Mentors

2018 mentors

We’re pleased to announce the mentors for this year’s Escalator Talent Development Scheme, who will form part of the judging panel for entries and will also offer practical advice and creative feedback to selected writers over the nine-month period.

Yvvette Edwards

Yvette Edwards, Escalator mentor

Yvvette is a British Author of Montserratian origin, who grew up in Hackney and resides in East London. Her debut novel, A Cupboard Full of Coats, was nominated for a number of literary awards, including the Commonwealth Writers’ Prize and the Man Booker Prize.  Her second novel, The Mother, was published in 2016. Yvvette is currently a judge for the new Jhalak Prize for fiction, and is returning for a second year as a mentor on Escalator. Twitter | Website

Yvvette says:

‘I can think of no greater resource for an emerging writer than access to a writer and mentor, someone interested in, focussed on, and invested in their development, happy to read their work and provide support, encouragement and advice, who has faced and overcome the obstacles to writing and finishing a piece of work, and is familiar with the struggle to remain motivated and focussed during what can be a long and solitary process.  The Escalator talent development scheme is an incredible, free, validating, potentially life-changing opportunity for emerging writers, and it’s a pleasure and a privilege to be returning as a mentor.’

Danny Hahn

Daniel Hahn

Daniel Hahn is a writer, editor and translator, with some sixty books to his name. He writes non-fiction and translates fiction and children’s books. His work has won him the Independent Foreign Fiction Prize, the Blue Peter Book Award and the International Dublin Literary Award, and been shortlisted for the Man Booker International Prize, among others. He is a former chair of the Society of Authors, the UK’s writers’ union, and on the board of a number of organisations that deal with literature and free expression. Twitter | Website

 

Anjali Joseph

Anjali Joseph was born in Bombay. She read English at Trinity College, Cambridge, and did the MA course in Creative Writing at the University of East Anglia, where she also taught creative writing to undergraduates for four years. She teaches at the Arvon Foundation and elsewhere. Saraswati Park (2010), her first novel, won the Desmond Elliott and Betty Trask Prizes, and was joint winner of the Vodafone Crossword Book Award for Fiction in India. Another Country, her second novel (2012) was longlisted for the Man Asian Literary Prize. The Living, her third novel, appeared in March 2016. Website

Ross Raisin

Ross RaisinRoss Raisin is the author of three novels: A Natural (2017), Waterline (2011) and God’s Own Country (2008). In 2013 he was named as one of Granta’s Best of Young British Novelists, and he has been the recipient of several other awards, including The Sunday Times Young Writer of the Year and a Betty Trask Award, and been shortlisted for various others, including the IMPAC Dublin Literary Award and the Guardian First Book Award. He has written short stories for publications such as Granta, Prospect, the Sunday Times, Esquire, BBC Radio 3 and 4, and in 2018 published a book for the Read This series, on the practice of fiction writing: Read This if you Want to be a Great Writer. Ross teaches at Goldsmiths College and as part of the Guardian Masterclass programme and is a writer-in-residence for the education charity First Story.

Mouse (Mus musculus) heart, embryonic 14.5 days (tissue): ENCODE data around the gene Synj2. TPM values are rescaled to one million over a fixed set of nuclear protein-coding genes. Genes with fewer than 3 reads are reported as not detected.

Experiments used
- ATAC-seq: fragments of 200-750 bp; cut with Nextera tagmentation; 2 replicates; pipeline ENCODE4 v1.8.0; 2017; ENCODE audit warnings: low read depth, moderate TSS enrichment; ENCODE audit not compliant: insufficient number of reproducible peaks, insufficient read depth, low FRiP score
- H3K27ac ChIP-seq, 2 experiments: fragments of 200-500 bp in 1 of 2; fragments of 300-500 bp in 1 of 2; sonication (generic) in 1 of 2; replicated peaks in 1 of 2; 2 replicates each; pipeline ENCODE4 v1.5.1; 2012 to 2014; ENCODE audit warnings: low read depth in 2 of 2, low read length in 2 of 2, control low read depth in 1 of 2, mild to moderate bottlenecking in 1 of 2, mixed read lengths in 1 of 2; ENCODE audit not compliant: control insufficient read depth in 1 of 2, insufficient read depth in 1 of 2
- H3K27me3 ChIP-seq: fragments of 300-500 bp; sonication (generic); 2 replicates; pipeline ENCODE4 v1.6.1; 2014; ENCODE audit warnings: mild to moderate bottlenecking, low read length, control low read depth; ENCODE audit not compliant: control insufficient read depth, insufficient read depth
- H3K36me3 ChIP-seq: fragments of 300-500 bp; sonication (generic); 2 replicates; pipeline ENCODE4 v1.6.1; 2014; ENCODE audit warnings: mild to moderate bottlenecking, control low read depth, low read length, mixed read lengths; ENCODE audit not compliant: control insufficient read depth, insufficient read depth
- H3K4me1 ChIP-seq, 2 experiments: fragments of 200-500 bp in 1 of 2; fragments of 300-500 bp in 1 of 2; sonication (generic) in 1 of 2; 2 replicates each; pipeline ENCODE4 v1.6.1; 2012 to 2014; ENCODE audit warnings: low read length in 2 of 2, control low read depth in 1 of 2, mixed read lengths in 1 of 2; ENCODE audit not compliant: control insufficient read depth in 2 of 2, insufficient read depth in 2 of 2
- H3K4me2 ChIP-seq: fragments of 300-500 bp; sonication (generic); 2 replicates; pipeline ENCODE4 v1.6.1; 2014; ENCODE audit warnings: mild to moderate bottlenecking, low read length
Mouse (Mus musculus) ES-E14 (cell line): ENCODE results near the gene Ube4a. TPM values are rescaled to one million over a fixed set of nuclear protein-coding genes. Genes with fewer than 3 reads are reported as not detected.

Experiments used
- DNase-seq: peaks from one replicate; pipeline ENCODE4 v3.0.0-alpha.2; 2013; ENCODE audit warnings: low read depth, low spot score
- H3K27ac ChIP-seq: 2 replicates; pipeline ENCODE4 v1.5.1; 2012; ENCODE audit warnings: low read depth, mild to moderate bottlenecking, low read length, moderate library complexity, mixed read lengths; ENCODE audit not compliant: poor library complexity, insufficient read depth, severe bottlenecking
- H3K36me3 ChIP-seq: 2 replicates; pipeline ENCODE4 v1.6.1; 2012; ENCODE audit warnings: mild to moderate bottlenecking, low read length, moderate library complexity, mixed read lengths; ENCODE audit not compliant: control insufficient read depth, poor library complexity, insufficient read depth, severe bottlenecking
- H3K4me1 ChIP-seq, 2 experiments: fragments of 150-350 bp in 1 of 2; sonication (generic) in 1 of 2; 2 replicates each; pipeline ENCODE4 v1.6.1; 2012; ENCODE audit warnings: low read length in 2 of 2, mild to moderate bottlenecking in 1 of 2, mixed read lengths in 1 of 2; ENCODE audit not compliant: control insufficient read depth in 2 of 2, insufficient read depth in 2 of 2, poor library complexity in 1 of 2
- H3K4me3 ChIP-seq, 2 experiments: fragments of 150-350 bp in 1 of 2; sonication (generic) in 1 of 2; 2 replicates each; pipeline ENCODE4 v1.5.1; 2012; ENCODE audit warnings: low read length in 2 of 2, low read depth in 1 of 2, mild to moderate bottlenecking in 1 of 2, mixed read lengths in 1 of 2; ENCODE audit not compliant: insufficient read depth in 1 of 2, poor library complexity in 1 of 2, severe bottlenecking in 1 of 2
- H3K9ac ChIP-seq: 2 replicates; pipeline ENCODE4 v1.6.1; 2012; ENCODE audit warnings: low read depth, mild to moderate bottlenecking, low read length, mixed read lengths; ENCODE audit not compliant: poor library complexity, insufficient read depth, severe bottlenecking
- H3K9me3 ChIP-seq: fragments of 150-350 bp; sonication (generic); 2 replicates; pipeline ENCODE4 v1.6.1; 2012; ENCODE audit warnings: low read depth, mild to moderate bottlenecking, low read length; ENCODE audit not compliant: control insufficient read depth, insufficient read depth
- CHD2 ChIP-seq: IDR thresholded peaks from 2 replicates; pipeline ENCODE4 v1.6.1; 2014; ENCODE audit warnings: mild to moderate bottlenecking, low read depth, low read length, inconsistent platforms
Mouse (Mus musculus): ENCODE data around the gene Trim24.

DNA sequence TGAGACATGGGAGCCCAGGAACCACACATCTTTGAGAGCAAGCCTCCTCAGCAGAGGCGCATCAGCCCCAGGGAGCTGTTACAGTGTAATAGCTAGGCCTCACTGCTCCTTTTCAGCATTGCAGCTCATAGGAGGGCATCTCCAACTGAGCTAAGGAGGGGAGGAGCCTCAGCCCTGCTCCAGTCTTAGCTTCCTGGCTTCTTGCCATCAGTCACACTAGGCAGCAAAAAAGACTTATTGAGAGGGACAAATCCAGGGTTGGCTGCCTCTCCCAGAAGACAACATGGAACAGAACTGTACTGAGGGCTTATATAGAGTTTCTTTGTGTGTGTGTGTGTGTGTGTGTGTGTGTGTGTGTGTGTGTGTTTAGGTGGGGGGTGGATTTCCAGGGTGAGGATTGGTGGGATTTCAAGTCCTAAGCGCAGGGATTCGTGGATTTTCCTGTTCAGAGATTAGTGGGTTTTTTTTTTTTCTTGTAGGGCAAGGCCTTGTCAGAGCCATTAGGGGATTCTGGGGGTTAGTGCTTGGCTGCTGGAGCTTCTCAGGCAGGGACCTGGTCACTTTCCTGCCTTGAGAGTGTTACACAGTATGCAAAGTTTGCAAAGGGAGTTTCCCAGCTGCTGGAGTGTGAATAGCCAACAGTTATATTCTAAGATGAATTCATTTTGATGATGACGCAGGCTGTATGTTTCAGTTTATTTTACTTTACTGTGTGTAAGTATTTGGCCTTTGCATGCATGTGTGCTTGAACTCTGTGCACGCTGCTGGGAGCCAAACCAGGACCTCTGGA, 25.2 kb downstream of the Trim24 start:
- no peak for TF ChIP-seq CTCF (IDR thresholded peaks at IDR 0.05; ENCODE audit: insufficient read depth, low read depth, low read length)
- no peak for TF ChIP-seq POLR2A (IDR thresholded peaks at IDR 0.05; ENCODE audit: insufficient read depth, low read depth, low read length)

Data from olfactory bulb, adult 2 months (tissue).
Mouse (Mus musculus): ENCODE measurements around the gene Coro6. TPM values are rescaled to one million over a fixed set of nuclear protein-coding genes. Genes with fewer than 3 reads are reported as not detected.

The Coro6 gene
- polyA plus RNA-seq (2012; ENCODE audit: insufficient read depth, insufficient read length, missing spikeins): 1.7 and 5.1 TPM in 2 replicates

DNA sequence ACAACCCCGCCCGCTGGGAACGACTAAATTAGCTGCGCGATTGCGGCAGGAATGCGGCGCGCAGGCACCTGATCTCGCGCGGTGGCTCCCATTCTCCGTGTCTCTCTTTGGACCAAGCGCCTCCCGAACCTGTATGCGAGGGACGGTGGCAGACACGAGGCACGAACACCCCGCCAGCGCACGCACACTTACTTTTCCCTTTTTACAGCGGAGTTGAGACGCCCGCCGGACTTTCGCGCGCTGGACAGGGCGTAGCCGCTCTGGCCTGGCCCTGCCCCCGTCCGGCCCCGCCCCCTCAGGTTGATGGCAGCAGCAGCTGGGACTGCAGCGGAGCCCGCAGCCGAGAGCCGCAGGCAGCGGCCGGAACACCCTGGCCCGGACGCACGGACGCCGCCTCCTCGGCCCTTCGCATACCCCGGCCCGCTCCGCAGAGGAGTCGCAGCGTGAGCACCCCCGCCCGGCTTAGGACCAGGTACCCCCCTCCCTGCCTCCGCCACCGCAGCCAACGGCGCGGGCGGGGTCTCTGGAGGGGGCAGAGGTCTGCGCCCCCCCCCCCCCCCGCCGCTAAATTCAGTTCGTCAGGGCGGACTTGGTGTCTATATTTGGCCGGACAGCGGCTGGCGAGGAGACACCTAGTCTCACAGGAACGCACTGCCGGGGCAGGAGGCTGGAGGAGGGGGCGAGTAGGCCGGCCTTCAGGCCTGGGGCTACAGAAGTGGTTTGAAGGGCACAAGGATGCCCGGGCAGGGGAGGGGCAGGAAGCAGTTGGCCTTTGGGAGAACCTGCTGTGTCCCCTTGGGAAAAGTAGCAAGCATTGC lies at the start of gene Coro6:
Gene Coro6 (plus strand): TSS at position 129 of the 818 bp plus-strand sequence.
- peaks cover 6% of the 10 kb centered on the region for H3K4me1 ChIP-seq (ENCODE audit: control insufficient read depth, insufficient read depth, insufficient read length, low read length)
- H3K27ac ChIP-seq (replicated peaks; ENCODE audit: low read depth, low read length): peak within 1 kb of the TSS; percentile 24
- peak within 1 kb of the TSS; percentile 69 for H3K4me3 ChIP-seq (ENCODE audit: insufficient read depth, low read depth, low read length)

Ross says:

One of the trickier conundrums of starting out as a writer is that, over time, you will hopefully gain a small, willing team of skilled professionals to help you and your projects along their way – but at the outset, when you most desire that guidance, you are usually alone, writing into the dark. A good mentoring partnership can be an invaluable way of bolstering the confidence and craft of a new writer, with the added boon for the mentor that it is a lot of fun observing a project, and a writer, gradually taking shape.’

Hayley Webster

Hayley WebsterHayley Webster came to Norfolk to do the MA in Creative Writing at UEA in 2003. She writes and reads across all genres, and for all ages, and is passionate about writers finding ways to be able to do this. The first draft of her first novel, Jar Baby, (Dexter Haven, 2012) was written during the year of her own Escalator Award in 2006 and as Hayley Scott her Teacup House series for emerging readers was published by Usborne in 2018. She has written for Grazia, The Observer Magazine, and did a sold-out event at Edinburgh festival 2018. She has a new novel out in 2019, and is currently working on several projects with publishers, including more books for children, and memoir writing. Twitter | Website

Hayley says:

‘Nobody in my family had ever done anything like this, and I knew nothing about the process of becoming a published writer at all, just that I had to write. For me Escalator was brilliant space to allow me freedom to write, but also structure, and a place to ask all those questions I didn’t know who to ask, so I’m delighted to be coming back as a mentor.’


Past Escalator mentors

Diran Adebayo, Tahmina Anam, Sally Cline, Natasha Cooper, Jill Dawson, Yvvette Edwards, Bernardine Evaristo, Midge Gillies, Danny Hahn, Shelley Harris, Tobias Hill, Joanna Hines, Kerry Hudson, Benjamin Johncock, Gillian McClure, Katherine McMahon, Courttia Newland, Alex Preston, Kate Pullinger, David Rain, Cathy Rentzenbrink, Amy Sackville, Guy Saville, Nikesh Shukla, Michelle Spring, Cathi Unsworth.